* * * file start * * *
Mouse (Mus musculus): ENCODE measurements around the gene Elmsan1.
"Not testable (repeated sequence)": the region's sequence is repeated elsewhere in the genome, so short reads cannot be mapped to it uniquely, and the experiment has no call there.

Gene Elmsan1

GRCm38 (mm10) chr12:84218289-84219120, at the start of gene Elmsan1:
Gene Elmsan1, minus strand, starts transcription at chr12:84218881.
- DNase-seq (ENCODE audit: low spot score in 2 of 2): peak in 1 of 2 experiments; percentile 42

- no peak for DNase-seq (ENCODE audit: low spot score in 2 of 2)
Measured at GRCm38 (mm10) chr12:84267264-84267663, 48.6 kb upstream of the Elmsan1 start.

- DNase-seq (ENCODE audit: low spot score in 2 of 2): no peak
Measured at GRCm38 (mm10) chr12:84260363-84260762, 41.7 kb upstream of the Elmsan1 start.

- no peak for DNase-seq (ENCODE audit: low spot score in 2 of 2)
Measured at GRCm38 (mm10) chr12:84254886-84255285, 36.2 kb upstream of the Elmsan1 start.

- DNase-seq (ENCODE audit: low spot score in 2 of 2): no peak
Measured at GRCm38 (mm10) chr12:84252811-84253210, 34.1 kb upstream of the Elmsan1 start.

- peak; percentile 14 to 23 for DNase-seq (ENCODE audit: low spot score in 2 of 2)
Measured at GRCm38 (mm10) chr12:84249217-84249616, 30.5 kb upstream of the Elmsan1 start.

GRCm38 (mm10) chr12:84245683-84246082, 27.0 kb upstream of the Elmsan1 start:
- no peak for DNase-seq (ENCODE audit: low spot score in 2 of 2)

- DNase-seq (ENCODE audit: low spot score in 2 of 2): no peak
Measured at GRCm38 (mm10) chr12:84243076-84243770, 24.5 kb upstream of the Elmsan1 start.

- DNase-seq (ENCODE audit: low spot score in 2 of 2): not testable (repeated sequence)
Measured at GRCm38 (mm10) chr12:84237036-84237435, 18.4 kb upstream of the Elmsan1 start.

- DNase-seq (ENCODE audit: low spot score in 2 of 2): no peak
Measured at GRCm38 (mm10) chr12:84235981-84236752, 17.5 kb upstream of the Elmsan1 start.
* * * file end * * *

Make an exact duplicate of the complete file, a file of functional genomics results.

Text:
Mouse (Mus musculus): ENCODE measurements around the gene Elmsan1.
"Not testable (repeated sequence)": the region's sequence is repeated elsewhere in the genome, so short reads cannot be mapped to it uniquely, and the experiment has no call there.

Gene Elmsan1

GRCm38 (mm10) chr12:84218289-84219120, at the start of gene Elmsan1:
Gene Elmsan1, minus strand, starts transcription at chr12:84218881.
- DNase-seq (ENCODE audit: low spot score in 2 of 2): peak in 1 of 2 experiments; percentile 42

- no peak for DNase-seq (ENCODE audit: low spot score in 2 of 2)
Measured at GRCm38 (mm10) chr12:84267264-84267663, 48.6 kb upstream of the Elmsan1 start.

- DNase-seq (ENCODE audit: low spot score in 2 of 2): no peak
Measured at GRCm38 (mm10) chr12:84260363-84260762, 41.7 kb upstream of the Elmsan1 start.

- no peak for DNase-seq (ENCODE audit: low spot score in 2 of 2)
Measured at GRCm38 (mm10) chr12:84254886-84255285, 36.2 kb upstream of the Elmsan1 start.

- DNase-seq (ENCODE audit: low spot score in 2 of 2): no peak
Measured at GRCm38 (mm10) chr12:84252811-84253210, 34.1 kb upstream of the Elmsan1 start.

- peak; percentile 14 to 23 for DNase-seq (ENCODE audit: low spot score in 2 of 2)
Measured at GRCm38 (mm10) chr12:84249217-84249616, 30.5 kb upstream of the Elmsan1 start.

GRCm38 (mm10) chr12:84245683-84246082, 27.0 kb upstream of the Elmsan1 start:
- no peak for DNase-seq (ENCODE audit: low spot score in 2 of 2)

- DNase-seq (ENCODE audit: low spot score in 2 of 2): no peak
Measured at GRCm38 (mm10) chr12:84243076-84243770, 24.5 kb upstream of the Elmsan1 start.

- DNase-seq (ENCODE audit: low spot score in 2 of 2): not testable (repeated sequence)
Measured at GRCm38 (mm10) chr12:84237036-84237435, 18.4 kb upstream of the Elmsan1 start.

- DNase-seq (ENCODE audit: low spot score in 2 of 2): no peak
Measured at GRCm38 (mm10) chr12:84235981-84236752, 17.5 kb upstream of the Elmsan1 start.